Boss’s day is almost here once again!

This year, Boss’s Day occurs this Saturday, October 16.  Boss’s day originated in 1958 when Patricia Bays Horoski wanted to recognize her boss (who was also her father – double suck up!).  October 16th was his birthday (which she had forgotten; the holiday is apparently based on familial guilt).  The holiday was not officially acknowledged until four years later in 1962.  This is not to be confused with Administrative Professionals’ Day (the real folks who make the organization run smoothly) which occurs during the last full week of April each year.

How do you feel about Boss’s Day?  It kind of reminds me of when kids say “Why is there a Mother’s Day and a Father’s Day, but no Children’s Day?”  (You guessed it – Children’s Day is June 1, and Universal Children’s Day is Nov. 20). Parents often reply by saying, “But every day is children’s day!”  That’s similar to how I feel about Boss’s Day.  Why should those who make less and have less say be buying a gift for their boss?  Of course, as a boss, I simply often feel a little awkward receiving accolades from those whose performance ratings and pay raises I control.

My current boss who is not from the U.S. was a little bewildered when we descended on him with our obligatory annual Boss’s Day offering last year.  He theorized it was a “greeting card” holiday (designed by Hallmark to make a buck, or several bucks nowadays).  Not so, as Hallmark only offered Boss’s Day greeting cards starting in 1979, a full 19 years after the inception of the holiday.  A little slow out of the blocks on that one.  I think Spencer’s Gifts was ahead of them.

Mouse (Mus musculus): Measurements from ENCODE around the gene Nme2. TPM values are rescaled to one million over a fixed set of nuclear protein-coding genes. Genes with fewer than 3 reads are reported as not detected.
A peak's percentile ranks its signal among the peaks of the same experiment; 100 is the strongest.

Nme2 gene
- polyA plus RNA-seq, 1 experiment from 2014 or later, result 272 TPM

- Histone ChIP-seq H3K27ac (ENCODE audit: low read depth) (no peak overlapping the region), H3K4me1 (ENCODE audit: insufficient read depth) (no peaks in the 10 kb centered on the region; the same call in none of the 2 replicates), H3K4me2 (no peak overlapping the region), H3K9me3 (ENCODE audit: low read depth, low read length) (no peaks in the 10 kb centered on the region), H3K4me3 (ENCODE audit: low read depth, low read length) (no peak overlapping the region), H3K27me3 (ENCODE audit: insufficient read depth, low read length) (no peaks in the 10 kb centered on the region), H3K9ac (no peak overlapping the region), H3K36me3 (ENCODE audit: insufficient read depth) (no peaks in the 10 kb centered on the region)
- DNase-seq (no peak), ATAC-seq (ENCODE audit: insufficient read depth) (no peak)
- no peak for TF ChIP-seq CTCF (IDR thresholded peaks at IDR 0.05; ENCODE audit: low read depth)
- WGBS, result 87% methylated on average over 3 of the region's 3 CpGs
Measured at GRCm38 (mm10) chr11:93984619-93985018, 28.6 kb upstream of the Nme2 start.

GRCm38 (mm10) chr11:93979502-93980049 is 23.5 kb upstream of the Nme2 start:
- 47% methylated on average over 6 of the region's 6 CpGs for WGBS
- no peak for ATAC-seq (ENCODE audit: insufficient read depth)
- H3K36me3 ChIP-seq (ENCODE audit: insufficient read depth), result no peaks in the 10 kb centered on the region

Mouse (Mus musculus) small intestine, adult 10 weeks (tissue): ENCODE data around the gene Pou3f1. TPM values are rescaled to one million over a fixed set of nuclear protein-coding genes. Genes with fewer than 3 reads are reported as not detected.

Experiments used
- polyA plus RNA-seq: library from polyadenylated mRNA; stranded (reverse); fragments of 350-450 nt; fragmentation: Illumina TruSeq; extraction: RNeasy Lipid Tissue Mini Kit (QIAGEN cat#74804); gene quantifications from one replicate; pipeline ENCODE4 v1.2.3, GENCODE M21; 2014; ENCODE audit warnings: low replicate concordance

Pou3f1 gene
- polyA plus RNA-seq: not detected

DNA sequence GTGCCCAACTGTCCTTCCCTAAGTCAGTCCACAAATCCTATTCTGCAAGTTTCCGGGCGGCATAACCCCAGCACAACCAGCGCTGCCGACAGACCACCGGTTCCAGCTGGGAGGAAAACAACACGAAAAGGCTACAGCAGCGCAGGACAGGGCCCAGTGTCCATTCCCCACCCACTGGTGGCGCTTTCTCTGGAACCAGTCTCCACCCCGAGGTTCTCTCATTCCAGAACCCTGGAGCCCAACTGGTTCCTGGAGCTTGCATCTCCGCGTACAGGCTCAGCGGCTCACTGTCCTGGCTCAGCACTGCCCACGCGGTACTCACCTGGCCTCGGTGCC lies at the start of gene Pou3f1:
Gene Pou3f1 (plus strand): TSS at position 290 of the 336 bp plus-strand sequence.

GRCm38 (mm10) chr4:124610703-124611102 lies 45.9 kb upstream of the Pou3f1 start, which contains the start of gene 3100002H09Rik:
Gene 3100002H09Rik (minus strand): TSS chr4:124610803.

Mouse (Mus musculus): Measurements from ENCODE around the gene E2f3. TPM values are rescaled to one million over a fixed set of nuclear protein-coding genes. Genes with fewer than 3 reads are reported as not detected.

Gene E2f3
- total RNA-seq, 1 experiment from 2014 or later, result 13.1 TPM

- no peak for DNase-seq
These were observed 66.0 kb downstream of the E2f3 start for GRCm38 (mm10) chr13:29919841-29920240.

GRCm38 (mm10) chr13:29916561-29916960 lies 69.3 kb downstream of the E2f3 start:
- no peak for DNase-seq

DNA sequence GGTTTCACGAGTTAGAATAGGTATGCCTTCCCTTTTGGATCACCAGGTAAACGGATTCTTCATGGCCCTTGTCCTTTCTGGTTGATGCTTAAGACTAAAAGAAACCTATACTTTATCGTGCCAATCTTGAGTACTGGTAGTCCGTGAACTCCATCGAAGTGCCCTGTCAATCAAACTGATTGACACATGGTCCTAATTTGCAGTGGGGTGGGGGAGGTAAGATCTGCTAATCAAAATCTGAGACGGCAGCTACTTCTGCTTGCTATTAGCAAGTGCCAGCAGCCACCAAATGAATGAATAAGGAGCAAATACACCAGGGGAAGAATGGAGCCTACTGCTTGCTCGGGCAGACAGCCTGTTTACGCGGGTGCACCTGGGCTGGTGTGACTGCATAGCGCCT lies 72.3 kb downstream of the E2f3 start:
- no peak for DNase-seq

Emily Post states that you should only give a gift to your boss if it is from a group of employees.  Otherwise, you may be seen to be currying favor (which, let’s face it, you are).  The justification for giving a Boss’s Day gift is to thank your boss for things like having your best interests at heart, giving you valuable career advice, removing obstacles to your success, etc.  Clearly, if those things are not true of your boss, you can always go with the standard coffee mug and a mumbled thanks.

Typical boss’s day gifts include:  flowers or plants, lunch (plus, you get to go to lunch), greeting cards (or even cheaper, e-cards), gift certificates (especially helpful if your boss lives in another city), desk toys (hoping that reducing the boss’s productivity will have some sort of spillover effect) and leadership books (especially helpful if you have a boss who could use some leadership development, but less face facts, if that’s the case, this is a book that’s not getting read).  Last year, my colleagues and I all chipped in and fed a family for a year as a boss’s day gift.  (Based on how little that cost, I’m assuming that family was only eating rice).  Charitable donations in your boss’s name always seem like a good way to go, unless your boss wants to admit s/he doesn’t give a damn about the little people or those less fortunate (not a likely admission on boss’s day – you can see the beauty of this idea now).

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So, what are your plans for Boss’s Day this year?  How do you feel about this “holiday”?  Discuss.